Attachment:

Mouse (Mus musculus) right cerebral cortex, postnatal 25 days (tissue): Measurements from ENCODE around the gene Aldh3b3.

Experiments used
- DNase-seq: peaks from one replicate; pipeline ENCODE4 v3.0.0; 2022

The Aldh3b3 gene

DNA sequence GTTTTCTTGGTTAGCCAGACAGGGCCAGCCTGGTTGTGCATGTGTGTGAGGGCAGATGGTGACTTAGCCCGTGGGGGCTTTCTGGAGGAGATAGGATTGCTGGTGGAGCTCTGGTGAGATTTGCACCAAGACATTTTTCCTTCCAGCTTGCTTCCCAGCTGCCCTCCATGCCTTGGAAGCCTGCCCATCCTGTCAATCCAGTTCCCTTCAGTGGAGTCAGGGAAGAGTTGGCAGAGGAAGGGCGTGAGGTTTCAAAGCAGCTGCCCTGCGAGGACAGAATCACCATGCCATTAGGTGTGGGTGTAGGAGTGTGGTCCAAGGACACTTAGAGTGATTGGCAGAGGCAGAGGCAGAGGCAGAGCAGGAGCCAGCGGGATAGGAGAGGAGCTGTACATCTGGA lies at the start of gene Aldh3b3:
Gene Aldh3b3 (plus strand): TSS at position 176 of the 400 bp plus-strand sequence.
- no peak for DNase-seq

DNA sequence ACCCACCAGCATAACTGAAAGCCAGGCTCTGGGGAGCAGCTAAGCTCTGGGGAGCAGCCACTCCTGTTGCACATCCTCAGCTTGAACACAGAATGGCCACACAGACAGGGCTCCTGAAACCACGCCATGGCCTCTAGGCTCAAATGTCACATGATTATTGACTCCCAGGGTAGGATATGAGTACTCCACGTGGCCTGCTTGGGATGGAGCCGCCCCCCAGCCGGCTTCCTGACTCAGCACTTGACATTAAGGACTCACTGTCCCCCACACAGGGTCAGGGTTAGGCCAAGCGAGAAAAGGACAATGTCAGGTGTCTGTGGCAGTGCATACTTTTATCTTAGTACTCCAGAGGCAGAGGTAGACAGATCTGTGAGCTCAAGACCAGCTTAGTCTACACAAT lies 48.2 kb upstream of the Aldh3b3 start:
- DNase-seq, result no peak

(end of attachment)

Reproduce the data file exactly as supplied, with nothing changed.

Mouse (Mus musculus) right cerebral cortex, postnatal 25 days (tissue): Measurements from ENCODE around the gene Aldh3b3.

Experiments used
- DNase-seq: peaks from one replicate; pipeline ENCODE4 v3.0.0; 2022

The Aldh3b3 gene

DNA sequence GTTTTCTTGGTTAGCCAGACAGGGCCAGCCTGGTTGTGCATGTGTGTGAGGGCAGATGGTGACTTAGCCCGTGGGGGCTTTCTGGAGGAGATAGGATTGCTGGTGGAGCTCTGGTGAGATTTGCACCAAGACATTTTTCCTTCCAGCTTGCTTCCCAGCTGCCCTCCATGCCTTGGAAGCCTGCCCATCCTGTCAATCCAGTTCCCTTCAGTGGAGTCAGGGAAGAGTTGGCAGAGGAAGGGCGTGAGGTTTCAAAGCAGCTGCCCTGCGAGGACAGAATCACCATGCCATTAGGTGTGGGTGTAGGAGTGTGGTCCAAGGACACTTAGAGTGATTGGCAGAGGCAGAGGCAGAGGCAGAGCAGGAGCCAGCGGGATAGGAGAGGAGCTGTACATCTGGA lies at the start of gene Aldh3b3:
Gene Aldh3b3 (plus strand): TSS at position 176 of the 400 bp plus-strand sequence.
- no peak for DNase-seq

DNA sequence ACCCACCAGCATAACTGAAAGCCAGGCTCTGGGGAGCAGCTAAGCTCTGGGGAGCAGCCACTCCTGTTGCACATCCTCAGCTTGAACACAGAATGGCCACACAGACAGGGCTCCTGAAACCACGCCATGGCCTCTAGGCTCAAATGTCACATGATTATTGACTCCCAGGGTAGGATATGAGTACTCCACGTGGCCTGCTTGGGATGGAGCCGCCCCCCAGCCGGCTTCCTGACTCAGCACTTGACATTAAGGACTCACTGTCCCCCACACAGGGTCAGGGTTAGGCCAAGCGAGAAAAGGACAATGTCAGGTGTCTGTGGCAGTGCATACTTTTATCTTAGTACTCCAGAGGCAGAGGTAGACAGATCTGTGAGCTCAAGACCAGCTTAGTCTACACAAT lies 48.2 kb upstream of the Aldh3b3 start:
- DNase-seq, result no peak